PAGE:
On the first day of one of my accounting courses my teacher asked the class, "What is the purpose of business?"
We weren't idiots, we knew the answer to the question, the answer he was looking for anyway. But we kept silent. Maybe it was the first-day jitters, maybe some of us were ashamed of the answer.
"The purpose of business is to make money. There's nothing wrong with that," he continued, addressing our silence, "and it's nothing to be ashamed of."
Is this dude's house just really small, or is it half buried in dust? Famous Dust Bowl photo by photojournalist Arthur Rothstein that I stole from Wikipedia.
One of my favorite things about The Grapes of Wrath is how Steinbeck arranges the chapters: for each chapter of plot -- the story of the Joad family as they migrate west from their home in Oklahoma to a new life in California -- there is a brief, three or four page chapter that gives a broader context to the meat of the book. It's a sort of macro and micro view of the Dust Bowl and the Great Depression. (Steinbeck chapters out Cannery Row in a similar manner.)
In chapter five, one of those short, contextual chapters, Steinbeck explains the role of the banks and land companies during the Dust Bowl:
If a bank or finance company owned the land, the owner man said, The Bank -- or the Company -- needs -- wants -- insists -- must have -- as though the company were a monster, with thought and feeling, which had ensnared them. These last would take no responsibility for the banks or the companies because they were men and slaves, while the banks were machines and masters all at the same time.
So when the crops failed and farming ceased, Dust Bowl farmers defaulted on their loans. And that insatiable monster took their land away.
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A few years after that accounting class, I remember discussing the differences between French and American work ethics in a French civilization and culture class (French was my undergrad minor).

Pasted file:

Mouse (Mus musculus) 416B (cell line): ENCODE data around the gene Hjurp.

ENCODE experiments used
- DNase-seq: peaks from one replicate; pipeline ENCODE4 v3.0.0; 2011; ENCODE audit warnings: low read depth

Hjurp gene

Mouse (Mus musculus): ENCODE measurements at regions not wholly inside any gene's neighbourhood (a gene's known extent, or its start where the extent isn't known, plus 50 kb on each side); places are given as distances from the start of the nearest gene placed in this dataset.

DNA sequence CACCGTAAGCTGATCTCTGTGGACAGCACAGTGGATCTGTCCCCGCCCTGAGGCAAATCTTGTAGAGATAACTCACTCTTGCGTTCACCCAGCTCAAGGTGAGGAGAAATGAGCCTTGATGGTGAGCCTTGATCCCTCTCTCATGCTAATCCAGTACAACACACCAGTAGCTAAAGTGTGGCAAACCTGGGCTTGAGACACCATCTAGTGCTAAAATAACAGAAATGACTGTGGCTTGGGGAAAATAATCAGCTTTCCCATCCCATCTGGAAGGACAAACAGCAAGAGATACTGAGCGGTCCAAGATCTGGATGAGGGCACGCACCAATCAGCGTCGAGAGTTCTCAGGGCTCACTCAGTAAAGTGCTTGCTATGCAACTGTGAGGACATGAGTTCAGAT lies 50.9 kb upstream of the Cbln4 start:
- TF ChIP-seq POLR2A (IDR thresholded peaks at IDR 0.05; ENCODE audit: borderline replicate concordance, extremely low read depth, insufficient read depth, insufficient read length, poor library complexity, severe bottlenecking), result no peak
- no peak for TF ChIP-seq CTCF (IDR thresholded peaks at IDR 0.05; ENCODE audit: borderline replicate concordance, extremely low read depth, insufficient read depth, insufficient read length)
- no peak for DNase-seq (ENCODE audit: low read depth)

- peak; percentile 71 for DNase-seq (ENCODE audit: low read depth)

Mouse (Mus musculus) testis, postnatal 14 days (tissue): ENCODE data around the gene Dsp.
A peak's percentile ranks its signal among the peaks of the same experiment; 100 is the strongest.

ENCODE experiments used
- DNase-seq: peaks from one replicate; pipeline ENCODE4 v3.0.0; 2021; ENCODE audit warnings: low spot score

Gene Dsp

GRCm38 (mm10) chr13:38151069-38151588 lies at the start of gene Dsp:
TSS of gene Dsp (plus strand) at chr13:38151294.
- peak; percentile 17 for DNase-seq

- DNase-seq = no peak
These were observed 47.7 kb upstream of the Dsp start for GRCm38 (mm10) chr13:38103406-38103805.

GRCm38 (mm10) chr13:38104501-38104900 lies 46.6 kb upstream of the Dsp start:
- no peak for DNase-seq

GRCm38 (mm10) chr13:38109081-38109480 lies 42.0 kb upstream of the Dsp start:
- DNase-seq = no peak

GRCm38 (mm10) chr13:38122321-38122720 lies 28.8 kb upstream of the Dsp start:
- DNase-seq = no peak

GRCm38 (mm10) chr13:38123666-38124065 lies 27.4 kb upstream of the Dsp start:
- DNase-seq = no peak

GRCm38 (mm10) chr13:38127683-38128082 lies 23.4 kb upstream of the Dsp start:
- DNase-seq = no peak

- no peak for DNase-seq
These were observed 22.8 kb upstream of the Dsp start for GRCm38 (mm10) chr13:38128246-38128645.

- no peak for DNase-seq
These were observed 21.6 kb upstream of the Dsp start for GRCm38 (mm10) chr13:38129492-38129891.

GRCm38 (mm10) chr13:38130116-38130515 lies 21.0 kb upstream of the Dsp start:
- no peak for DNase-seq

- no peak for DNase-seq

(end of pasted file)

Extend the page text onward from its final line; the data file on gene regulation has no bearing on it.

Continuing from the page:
My teacher -- who was French -- had a tough time understanding our American workaholic culture. It's not that she didn't want to, but coming from a country with a 35 hour work week and five weeks of mandatory vacation for full time employees, it must have been a hard concept for her to grasp.
As we talked, I remembered what my accounting teacher taught us on that first day of class. I offered an explanation, "The purpose of a business is to make money. When an employee is absent, the company makes less money."
It's a simple explanation, and it's also true, at least on paper.
"Seal my heart and break my pride, I've nowhere to stand and now nowhere to hide." Mumford and Sons' Grapes of Wrath-inspired "Dust Bowl Dance."
While I read chapter five of The Grapes of Wrath, as an accountant it was really easy for me to understand the position of the bank and land owners. Repossessions happen every day in our country: if you can't pay the loan, the bank takes the asset.
But what happens when that asset is your livelihood, your home? In the course of business, there are many types of gains and losses. But this kind of loss is one I never learned how to account for, how to quantify.